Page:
Salmonella enterica serovar Montevideo has been linked to recent foodborne illness outbreaks resulting from contamination of products such as fruits, vegetables, seeds and spices. Studies have shown that Montevideo also is frequently associated with healthy cattle and can be isolated from ground beef, yet human salmonellosis outbreaks of Montevideo associated with ground beef contamination are rare. This disparity fuelled our interest in characterizing the genomic differences between Montevideo strains isolated from healthy cattle and beef products, and those isolated from human patients and outbreak sources. To that end, we sequenced 13 Montevideo strains to completion, producing high-quality genome assemblies of isolates from human patients (n=8) or from healthy cattle at slaughter (n=5). Comparative analysis of sequence data from this study and publicly available sequences (n=72) shows that Montevideo falls into four previously established clades, differentially occupied by cattle and human strains. The results of these analyses reveal differences in metabolic islands, environmental adhesion determinants and virulence factors within each clade, and suggest explanations for the infrequent association between bovine isolates and human illnesses.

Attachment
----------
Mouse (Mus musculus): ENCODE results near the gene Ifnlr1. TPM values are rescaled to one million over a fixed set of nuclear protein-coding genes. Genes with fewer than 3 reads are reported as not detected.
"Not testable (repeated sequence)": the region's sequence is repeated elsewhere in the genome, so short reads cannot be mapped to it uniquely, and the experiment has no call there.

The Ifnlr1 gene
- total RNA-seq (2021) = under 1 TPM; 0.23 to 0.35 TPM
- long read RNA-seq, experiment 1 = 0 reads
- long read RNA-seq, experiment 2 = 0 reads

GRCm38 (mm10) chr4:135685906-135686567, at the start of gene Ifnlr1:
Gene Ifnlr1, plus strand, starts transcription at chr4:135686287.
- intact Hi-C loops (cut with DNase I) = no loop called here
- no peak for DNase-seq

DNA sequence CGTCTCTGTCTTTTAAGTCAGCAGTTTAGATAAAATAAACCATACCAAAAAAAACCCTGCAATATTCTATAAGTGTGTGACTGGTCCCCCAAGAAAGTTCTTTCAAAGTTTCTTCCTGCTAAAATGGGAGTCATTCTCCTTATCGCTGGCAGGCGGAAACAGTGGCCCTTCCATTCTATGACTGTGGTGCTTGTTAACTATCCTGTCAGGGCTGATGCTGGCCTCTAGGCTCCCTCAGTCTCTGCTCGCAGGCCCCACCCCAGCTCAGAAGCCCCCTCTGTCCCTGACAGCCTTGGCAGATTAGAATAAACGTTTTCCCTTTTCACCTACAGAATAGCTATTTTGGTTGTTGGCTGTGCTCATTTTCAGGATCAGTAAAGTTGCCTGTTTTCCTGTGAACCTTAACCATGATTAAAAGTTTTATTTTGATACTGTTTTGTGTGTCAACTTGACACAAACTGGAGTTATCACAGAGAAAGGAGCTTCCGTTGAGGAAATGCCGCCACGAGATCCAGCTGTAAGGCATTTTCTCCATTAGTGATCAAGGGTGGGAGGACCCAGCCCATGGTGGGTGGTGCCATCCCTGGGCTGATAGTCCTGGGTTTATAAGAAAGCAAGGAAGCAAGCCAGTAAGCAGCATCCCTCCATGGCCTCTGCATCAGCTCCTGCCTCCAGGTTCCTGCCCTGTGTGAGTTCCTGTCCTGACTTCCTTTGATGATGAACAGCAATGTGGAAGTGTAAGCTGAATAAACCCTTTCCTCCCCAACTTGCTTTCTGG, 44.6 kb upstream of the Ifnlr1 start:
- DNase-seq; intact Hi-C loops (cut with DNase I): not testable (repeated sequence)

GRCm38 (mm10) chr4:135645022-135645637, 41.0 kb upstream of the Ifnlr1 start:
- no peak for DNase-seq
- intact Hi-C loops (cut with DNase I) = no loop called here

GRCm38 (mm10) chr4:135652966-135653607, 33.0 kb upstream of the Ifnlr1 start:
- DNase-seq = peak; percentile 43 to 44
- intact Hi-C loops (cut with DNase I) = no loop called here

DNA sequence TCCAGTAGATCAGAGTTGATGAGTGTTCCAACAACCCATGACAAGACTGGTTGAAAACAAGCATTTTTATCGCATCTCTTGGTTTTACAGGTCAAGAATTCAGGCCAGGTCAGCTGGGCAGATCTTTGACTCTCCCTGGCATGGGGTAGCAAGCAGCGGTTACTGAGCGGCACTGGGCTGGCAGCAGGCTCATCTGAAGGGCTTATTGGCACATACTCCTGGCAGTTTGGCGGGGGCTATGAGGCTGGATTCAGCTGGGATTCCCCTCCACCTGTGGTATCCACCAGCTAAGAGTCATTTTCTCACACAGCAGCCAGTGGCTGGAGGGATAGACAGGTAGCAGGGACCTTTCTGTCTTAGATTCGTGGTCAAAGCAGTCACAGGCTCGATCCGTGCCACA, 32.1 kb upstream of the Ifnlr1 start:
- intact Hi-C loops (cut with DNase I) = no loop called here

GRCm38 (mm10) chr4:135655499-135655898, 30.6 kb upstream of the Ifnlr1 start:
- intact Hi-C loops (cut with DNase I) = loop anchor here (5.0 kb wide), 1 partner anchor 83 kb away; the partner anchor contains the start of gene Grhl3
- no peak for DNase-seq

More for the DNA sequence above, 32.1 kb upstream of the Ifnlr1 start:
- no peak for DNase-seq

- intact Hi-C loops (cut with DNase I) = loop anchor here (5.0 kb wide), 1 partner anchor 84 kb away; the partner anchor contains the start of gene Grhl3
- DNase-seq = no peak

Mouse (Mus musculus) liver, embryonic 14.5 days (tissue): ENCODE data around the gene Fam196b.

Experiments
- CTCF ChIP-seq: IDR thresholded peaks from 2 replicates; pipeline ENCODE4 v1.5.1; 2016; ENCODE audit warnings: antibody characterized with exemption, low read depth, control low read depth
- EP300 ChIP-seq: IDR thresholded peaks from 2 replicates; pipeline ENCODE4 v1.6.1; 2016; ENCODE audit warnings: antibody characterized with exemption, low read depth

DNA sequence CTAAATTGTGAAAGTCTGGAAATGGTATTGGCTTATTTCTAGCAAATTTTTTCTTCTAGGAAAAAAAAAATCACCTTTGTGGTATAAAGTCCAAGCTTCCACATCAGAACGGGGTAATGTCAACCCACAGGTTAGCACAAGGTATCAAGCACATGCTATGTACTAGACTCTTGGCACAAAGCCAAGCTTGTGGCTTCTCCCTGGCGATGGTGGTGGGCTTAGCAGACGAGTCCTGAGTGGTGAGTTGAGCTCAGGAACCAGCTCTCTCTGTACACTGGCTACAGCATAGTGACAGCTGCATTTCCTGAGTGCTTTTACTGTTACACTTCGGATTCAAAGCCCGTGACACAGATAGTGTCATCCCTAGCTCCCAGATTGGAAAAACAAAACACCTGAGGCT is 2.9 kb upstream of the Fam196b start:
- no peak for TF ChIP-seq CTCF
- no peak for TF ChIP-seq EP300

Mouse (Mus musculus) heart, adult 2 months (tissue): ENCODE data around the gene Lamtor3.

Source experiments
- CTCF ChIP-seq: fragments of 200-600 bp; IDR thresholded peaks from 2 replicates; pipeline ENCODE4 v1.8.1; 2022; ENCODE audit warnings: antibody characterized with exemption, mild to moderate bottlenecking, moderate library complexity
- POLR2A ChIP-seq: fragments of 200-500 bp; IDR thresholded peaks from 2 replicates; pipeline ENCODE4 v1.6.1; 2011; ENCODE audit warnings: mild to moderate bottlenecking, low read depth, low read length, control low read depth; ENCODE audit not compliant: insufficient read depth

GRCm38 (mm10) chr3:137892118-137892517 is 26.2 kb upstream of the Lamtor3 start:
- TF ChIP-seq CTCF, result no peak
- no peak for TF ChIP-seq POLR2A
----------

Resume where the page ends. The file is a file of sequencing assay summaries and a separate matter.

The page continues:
Journal: Microbial genomics